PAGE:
On May 3, HRDF alleged that Israeli police pepper sprayed and attacked Sheikh Jarrah human rights activist Salah Diab, injuring his leg. On May 6, HRDF reported that 21 Israeli Jewish attackers arrived from the newly established “office” of extreme-right member of the Knesset Itamar Ben-Gvir across the street to pepper spray Palestinians congregating in front of Diab’s house. The incident escalated as the two groups threw plastic chairs and stools at each other. Following the attack, four Palestinians, including Salah Diab, were arrested for “racially motivated” attacks, while one of the Jewish attackers was detained and released the same evening, according to HRDF. On July 11, Diab was summoned to a termination-of-employment hearing from his work at an Israeli supermarket for violating company values and policies and harming its reputation due to his activism and participation in the Sheikh Jarrah protest. According to HRDF, the campaign for his dismissal reportedly was led by the right-wing NGO Honenu and politicians such as Ben-Gvir and Jerusalem deputy mayor Arieh King,

On September 24, during the weekly protest in Sheikh Jarrah, four protesters were violently arrested by police for waving Palestinian flags. According to HRDF, Jerusalem police forces regularly confiscated, attacked, and arrested peaceful protesters who waved the Palestinian flag, despite Public Security Minister Omer Bar-Lev’s explicit order to the police commissioner and high-ranking officers that the Palestinian flag may only be confiscated during demonstrations under exceptional circumstances (see section 2.a.).

Freedom of Association

The law provides for this right, and the government generally respected it.

The law prohibits registration of an association or a party if its goals include denial of the existence of the State of Israel or of the democratic character of the state.

The law requires NGOs receiving more than one-half of their funding from foreign governments to state this fact in their official publications, applications to attend Knesset meetings, websites, public campaigns, and any communication with the public. The law allows a fine for NGOs that violate these rules. The government had not taken legal action against any NGO for failing to comply with the law as of year’s end. Local NGOs critical of the government asserted the law sought to intimidate them, delegitimize them in the public eye, and prevent them from receiving foreign government funding (see section 5).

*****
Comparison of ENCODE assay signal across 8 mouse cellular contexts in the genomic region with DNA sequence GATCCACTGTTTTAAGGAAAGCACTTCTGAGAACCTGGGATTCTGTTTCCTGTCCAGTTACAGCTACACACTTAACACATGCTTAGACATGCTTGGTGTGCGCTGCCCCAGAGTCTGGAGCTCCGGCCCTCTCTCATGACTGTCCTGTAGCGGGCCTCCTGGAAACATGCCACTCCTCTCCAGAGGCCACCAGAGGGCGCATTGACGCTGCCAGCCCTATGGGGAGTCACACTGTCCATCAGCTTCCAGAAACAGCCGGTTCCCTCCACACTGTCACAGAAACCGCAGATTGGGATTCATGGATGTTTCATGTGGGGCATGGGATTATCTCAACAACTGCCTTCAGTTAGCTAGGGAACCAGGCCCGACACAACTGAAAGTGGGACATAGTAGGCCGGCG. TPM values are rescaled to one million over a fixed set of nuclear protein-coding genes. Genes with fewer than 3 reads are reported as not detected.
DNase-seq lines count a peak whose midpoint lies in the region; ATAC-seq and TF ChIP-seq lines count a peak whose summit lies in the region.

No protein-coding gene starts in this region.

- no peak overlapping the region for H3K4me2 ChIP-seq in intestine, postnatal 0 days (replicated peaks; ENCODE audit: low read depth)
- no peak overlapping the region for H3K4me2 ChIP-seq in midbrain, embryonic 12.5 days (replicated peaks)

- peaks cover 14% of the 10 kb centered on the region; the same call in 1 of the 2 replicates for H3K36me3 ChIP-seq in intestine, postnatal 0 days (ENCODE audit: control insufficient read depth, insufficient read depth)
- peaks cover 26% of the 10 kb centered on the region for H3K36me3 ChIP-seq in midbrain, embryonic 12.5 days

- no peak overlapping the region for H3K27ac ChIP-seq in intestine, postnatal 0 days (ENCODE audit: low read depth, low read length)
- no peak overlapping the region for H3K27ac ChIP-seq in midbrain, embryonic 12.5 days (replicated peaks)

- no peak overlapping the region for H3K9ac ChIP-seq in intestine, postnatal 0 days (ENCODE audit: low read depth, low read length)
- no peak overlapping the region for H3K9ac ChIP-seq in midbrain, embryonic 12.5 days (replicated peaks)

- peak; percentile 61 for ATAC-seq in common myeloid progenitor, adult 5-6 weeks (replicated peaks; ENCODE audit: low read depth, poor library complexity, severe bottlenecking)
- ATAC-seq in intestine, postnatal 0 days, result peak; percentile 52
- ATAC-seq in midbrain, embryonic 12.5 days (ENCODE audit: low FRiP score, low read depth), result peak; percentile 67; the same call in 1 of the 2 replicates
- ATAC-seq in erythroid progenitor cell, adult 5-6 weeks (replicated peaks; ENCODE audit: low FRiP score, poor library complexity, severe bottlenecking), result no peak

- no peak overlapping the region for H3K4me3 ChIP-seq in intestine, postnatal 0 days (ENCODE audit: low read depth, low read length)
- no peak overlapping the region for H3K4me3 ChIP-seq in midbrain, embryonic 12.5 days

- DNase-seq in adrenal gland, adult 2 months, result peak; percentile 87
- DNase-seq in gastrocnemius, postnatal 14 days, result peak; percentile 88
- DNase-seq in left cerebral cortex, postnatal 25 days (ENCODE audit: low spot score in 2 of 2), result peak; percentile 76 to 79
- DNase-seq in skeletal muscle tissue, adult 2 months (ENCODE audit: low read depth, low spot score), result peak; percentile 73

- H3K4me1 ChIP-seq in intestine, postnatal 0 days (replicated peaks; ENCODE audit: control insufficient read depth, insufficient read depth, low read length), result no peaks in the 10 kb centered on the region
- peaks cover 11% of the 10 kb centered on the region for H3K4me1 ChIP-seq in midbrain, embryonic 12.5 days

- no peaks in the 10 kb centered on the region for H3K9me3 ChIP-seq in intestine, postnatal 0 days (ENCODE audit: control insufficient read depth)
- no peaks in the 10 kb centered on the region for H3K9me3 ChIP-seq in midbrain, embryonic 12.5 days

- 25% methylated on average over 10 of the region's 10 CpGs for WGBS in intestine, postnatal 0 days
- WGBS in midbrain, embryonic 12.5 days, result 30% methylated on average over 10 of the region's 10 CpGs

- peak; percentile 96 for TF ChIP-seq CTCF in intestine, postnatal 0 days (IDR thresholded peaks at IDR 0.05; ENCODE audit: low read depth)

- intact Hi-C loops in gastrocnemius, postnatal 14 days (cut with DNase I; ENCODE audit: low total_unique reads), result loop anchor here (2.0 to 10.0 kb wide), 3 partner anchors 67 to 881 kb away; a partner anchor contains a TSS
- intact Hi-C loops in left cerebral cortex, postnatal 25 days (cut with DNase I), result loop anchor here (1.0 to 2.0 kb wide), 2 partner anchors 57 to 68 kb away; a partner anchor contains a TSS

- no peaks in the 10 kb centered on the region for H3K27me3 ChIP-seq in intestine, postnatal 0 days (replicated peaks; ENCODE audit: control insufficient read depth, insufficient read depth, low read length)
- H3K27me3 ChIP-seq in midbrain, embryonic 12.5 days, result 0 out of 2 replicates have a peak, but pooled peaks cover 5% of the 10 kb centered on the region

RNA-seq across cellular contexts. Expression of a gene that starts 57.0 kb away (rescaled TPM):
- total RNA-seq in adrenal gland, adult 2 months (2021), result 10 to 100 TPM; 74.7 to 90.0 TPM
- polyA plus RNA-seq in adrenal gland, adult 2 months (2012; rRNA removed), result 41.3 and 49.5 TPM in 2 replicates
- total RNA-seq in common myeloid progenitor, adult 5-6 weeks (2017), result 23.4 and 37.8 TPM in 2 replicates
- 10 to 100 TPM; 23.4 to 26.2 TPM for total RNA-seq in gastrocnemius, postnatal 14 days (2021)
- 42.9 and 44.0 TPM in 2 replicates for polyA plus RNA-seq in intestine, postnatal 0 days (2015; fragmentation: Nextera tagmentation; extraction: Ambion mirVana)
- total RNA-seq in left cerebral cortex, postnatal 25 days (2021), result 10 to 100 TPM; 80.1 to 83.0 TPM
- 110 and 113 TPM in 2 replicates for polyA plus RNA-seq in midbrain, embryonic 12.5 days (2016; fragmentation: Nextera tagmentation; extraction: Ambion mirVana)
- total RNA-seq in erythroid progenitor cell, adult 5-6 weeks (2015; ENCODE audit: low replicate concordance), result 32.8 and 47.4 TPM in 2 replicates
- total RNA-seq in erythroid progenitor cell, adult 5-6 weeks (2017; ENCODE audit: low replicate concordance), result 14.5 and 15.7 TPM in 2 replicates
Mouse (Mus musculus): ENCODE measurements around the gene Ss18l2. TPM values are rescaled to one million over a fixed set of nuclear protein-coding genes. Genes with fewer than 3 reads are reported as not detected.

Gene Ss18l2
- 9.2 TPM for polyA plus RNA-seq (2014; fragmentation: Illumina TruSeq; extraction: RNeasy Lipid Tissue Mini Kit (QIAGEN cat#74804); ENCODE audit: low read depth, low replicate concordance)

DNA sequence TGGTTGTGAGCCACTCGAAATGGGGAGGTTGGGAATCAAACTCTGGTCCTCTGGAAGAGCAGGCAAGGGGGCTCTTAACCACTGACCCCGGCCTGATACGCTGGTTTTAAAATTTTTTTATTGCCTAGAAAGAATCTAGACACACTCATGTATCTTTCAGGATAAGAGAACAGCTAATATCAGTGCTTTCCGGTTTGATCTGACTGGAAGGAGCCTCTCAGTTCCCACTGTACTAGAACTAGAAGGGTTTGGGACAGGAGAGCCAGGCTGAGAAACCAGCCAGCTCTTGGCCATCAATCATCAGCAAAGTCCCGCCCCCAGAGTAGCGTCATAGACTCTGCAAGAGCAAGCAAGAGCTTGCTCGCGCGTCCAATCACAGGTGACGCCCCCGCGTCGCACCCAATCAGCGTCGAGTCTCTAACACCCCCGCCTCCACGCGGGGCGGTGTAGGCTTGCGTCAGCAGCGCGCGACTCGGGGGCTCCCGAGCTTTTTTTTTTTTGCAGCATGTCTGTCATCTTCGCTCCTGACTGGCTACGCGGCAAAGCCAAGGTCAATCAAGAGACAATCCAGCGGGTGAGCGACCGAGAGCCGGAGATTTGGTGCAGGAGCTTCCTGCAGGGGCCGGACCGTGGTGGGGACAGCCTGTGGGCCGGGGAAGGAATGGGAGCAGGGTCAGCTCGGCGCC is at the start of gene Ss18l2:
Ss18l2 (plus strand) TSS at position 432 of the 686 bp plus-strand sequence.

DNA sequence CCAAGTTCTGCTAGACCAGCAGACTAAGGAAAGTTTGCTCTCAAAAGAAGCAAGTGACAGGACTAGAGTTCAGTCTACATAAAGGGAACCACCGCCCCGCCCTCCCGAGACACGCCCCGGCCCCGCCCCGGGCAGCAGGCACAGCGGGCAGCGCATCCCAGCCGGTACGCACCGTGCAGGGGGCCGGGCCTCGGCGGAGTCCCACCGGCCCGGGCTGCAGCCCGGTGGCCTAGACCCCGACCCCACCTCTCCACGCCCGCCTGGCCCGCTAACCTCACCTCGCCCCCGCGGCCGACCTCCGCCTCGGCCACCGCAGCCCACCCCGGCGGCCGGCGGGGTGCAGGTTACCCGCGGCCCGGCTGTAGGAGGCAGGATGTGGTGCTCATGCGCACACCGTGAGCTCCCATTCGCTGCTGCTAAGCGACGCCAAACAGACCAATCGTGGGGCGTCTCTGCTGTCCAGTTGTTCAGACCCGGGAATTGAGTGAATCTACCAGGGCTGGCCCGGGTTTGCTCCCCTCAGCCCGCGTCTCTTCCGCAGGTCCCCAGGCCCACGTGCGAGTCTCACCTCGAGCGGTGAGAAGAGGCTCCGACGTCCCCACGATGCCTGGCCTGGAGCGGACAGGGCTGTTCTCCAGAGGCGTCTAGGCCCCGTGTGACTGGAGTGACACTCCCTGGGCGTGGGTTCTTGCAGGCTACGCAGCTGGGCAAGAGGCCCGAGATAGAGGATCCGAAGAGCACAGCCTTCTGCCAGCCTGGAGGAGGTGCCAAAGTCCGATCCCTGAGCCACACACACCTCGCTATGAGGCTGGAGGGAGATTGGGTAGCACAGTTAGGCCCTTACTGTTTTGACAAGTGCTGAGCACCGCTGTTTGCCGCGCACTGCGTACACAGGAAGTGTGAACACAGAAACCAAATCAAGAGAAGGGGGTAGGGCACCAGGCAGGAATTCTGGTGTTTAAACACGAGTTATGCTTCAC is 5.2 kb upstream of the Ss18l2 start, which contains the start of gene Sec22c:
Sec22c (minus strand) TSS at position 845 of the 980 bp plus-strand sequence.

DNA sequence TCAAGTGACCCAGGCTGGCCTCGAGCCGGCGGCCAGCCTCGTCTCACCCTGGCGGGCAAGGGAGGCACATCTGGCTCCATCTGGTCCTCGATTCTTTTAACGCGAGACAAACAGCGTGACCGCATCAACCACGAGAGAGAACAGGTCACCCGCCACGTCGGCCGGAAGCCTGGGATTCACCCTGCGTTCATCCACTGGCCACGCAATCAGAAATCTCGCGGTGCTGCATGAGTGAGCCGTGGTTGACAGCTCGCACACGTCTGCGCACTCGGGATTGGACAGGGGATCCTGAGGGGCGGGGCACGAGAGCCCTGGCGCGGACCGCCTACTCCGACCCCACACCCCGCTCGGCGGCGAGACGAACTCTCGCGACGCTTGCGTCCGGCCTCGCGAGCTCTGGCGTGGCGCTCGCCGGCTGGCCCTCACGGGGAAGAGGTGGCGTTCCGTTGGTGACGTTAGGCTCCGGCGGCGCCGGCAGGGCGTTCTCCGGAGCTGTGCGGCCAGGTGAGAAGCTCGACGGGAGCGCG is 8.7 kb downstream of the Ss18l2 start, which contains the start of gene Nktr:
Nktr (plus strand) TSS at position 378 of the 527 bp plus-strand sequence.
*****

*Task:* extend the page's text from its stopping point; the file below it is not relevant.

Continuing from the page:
Human rights NGOs alleged that Israeli authorities cited laws against terrorism or protecting national security to arrest or punish critics of the government or deter criticism of government policies or officials. On October 22, Minister of Defense Benny Gantz announced that Israel was designating six Palestinian NGOs (al-Haq, Addameer, Defense for Children International-Palestine, the Bisan Center for Research and Development, the Union of Palestinian Women’s Committees, and the Union of Agricultural Work Committees) as terrorist organizations, alleging connections to the Popular Front for the Liberation of Palestine terrorist organization. Local and international human rights groups strongly criticized the designation, alleging overly broad use of terrorism laws that created a chilling effect on civil society groups conducting legitimate human rights work. The designated groups are based in the West Bank, but the designation applies both within the West Bank under IDF military order and in Israel under the 2016 counterterrorism legislation.

The UN special rapporteur on counterterrorism and human rights criticized the designation as a blatant misuse of counterterrorism legislation designed to ban human rights activities and to silence speech advocating for respect for human rights. On October 25, 22 Israeli NGOs released a joint statement of support and solidarity with the designated NGOs calling on the Israeli government and international community to oppose the decision and alleging the designation was done to criminalize and prevent documentation of human rights abuses and prevent legal advocacy and aid for human rights work.

Tibet